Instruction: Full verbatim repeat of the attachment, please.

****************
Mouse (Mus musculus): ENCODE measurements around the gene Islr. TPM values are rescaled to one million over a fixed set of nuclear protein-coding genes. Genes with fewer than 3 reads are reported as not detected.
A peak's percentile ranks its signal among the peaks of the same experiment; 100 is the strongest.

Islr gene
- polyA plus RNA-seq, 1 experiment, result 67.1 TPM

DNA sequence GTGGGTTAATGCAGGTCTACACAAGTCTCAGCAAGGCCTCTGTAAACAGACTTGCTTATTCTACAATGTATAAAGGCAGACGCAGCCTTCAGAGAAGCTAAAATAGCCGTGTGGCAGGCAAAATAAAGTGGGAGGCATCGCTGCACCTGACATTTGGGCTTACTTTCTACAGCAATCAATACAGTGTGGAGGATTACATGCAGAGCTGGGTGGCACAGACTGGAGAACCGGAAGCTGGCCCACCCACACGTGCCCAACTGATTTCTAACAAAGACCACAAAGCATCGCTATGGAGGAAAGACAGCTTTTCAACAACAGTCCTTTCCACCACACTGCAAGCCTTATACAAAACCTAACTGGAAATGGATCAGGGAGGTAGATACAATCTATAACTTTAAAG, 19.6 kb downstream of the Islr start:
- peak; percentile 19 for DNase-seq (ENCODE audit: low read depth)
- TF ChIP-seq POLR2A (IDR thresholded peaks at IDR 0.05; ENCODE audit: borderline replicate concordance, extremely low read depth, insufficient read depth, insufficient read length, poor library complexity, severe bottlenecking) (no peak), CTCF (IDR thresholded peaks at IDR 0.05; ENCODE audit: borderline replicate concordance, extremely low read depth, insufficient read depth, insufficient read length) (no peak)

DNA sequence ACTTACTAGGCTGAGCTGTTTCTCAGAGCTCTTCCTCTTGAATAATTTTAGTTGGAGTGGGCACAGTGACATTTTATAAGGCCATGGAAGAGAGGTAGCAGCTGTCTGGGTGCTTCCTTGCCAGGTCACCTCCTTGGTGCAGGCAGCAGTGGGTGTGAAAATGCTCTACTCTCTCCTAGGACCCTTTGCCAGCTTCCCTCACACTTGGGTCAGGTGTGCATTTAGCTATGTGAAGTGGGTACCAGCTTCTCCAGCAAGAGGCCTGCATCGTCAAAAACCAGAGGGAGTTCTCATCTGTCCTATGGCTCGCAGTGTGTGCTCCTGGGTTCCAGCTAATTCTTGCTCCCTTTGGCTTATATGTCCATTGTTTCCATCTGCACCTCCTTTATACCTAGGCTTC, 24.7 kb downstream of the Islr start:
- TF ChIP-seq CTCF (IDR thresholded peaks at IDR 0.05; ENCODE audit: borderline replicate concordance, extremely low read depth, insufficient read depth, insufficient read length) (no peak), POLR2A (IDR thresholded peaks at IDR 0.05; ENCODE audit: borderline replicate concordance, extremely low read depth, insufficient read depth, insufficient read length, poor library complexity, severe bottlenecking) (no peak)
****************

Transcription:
Mouse (Mus musculus): ENCODE measurements around the gene Islr. TPM values are rescaled to one million over a fixed set of nuclear protein-coding genes. Genes with fewer than 3 reads are reported as not detected.
A peak's percentile ranks its signal among the peaks of the same experiment; 100 is the strongest.

Islr gene
- polyA plus RNA-seq, 1 experiment, result 67.1 TPM

DNA sequence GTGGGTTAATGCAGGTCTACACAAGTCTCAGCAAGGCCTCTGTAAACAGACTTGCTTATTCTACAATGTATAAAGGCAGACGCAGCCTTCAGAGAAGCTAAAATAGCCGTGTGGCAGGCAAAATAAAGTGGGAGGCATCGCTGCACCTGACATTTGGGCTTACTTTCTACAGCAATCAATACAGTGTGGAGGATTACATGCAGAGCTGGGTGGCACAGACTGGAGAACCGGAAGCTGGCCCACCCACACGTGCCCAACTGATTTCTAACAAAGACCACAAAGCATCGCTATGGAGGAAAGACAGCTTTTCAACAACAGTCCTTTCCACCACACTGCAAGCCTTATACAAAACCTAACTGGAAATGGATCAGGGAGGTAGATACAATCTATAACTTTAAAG, 19.6 kb downstream of the Islr start:
- peak; percentile 19 for DNase-seq (ENCODE audit: low read depth)
- TF ChIP-seq POLR2A (IDR thresholded peaks at IDR 0.05; ENCODE audit: borderline replicate concordance, extremely low read depth, insufficient read depth, insufficient read length, poor library complexity, severe bottlenecking) (no peak), CTCF (IDR thresholded peaks at IDR 0.05; ENCODE audit: borderline replicate concordance, extremely low read depth, insufficient read depth, insufficient read length) (no peak)

DNA sequence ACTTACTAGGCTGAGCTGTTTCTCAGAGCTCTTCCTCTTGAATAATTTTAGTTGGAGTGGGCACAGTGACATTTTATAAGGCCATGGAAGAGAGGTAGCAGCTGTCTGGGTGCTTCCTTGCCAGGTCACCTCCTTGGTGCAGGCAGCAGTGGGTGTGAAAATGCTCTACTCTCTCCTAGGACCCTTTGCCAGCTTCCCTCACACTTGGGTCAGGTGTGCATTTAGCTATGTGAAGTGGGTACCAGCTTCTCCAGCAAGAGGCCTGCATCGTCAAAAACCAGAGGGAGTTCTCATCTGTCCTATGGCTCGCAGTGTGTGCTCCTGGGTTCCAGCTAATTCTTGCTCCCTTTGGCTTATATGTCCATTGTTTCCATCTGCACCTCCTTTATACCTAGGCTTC, 24.7 kb downstream of the Islr start:
- TF ChIP-seq CTCF (IDR thresholded peaks at IDR 0.05; ENCODE audit: borderline replicate concordance, extremely low read depth, insufficient read depth, insufficient read length) (no peak), POLR2A (IDR thresholded peaks at IDR 0.05; ENCODE audit: borderline replicate concordance, extremely low read depth, insufficient read depth, insufficient read length, poor library complexity, severe bottlenecking) (no peak)